University of Cambridge > Talks.cam > Institution of Mechanical Engineers (Cambridgeshire Area) > Sensors in Agriculture: past, present and future

Sensors in Agriculture: past, present and future

Add to your list(s) Download to your calendar using vCal

If you have a question about this talk, please contact Publicity Officer, IMechE Beds & Cambs area.

This presentation will briefly review the development of some commercial sensor systems and what farmers are using now: from auto-steer tractors to real-time nitrogen sensing; from robotic milkers to grain stores and even touch on sensor uses in slaughterhouses. There will be a discussion of some of the sensors being developed now how agricultural applications could still benefit from improved and innovative sensor systems.

EurIng Dave Tinker MIMechE FIAgrE is a mechanical and agricultural engineer. David started his career with a tractor manufacturer, then worked on appropriate technologies for agriculture and rural industries overseas before moving into applied research especially on tractors, meat safety and animal welfare at Silsoe Research Institute. He now runs the European Society of Agricultural Engineers (www.eurageng.eu), with its successful AgEng conferences, and has his own R&D consultancy.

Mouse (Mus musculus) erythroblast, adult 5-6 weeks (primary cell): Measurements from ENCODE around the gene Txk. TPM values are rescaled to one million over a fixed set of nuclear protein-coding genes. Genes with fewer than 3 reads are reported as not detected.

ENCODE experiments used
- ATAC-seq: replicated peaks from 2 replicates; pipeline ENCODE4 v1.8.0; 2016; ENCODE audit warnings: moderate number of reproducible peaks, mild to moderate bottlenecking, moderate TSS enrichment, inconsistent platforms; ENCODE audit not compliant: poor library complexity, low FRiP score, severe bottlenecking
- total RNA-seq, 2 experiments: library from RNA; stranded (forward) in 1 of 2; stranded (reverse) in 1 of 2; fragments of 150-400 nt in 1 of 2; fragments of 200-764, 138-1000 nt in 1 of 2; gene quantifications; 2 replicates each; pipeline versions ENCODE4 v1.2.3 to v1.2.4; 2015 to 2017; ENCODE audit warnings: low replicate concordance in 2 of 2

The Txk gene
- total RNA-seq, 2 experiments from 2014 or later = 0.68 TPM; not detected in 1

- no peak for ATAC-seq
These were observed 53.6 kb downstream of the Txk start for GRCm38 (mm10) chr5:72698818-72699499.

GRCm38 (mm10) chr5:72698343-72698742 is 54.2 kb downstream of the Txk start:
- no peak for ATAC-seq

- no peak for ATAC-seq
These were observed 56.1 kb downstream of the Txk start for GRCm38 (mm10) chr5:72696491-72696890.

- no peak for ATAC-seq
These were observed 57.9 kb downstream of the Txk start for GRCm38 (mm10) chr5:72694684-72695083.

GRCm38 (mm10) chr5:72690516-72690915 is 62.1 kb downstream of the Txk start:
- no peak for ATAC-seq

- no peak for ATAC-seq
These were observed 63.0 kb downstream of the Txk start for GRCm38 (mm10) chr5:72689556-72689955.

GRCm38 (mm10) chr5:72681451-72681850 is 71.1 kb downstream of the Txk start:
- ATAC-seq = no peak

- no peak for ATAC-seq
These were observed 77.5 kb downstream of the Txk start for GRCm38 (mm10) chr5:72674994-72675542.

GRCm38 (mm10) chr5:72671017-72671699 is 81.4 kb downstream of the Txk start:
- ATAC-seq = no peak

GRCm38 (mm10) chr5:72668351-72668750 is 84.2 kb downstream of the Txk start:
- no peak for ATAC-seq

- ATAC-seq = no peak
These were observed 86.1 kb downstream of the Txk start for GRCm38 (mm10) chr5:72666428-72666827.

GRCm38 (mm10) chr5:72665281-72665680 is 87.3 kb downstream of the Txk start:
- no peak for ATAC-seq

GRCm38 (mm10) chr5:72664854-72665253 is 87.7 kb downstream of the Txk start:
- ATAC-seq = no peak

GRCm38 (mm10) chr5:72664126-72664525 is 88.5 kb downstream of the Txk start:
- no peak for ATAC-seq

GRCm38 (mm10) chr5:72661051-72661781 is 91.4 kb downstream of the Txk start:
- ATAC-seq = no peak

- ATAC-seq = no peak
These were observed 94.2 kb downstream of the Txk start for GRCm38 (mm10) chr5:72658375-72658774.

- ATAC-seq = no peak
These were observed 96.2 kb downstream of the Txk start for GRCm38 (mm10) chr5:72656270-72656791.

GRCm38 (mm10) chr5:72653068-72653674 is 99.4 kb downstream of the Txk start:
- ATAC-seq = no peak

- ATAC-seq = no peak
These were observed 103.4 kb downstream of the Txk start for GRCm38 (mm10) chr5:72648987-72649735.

Time: Refreshments served from 18.30. Talk starts at 19.00. Ends around 20.30 following questions and discussion.

Venue: Lecture Room 4, Cambridge University Engineering Department, Trumpington Street, Cambridge CB2 1PZ (directions at www.eng.cam.ac.uk/visitors/). There is limited parking available on site.

Free to attend. Registration not required. All welcome.

This talk is open to the public and is suitable for students and engineers. You are encouraged to bring with you colleagues, friends and family who are interested in engineering and agriculture.

This talk is part of the Institution of Mechanical Engineers (Cambridgeshire Area) series.

Tell a friend about this talk:

This talk is included in these lists:

Note that ex-directory lists are not shown.

 

© 2006-2019 Talks.cam, University of Cambridge. Contact Us | Help and Documentation | Privacy and Publicity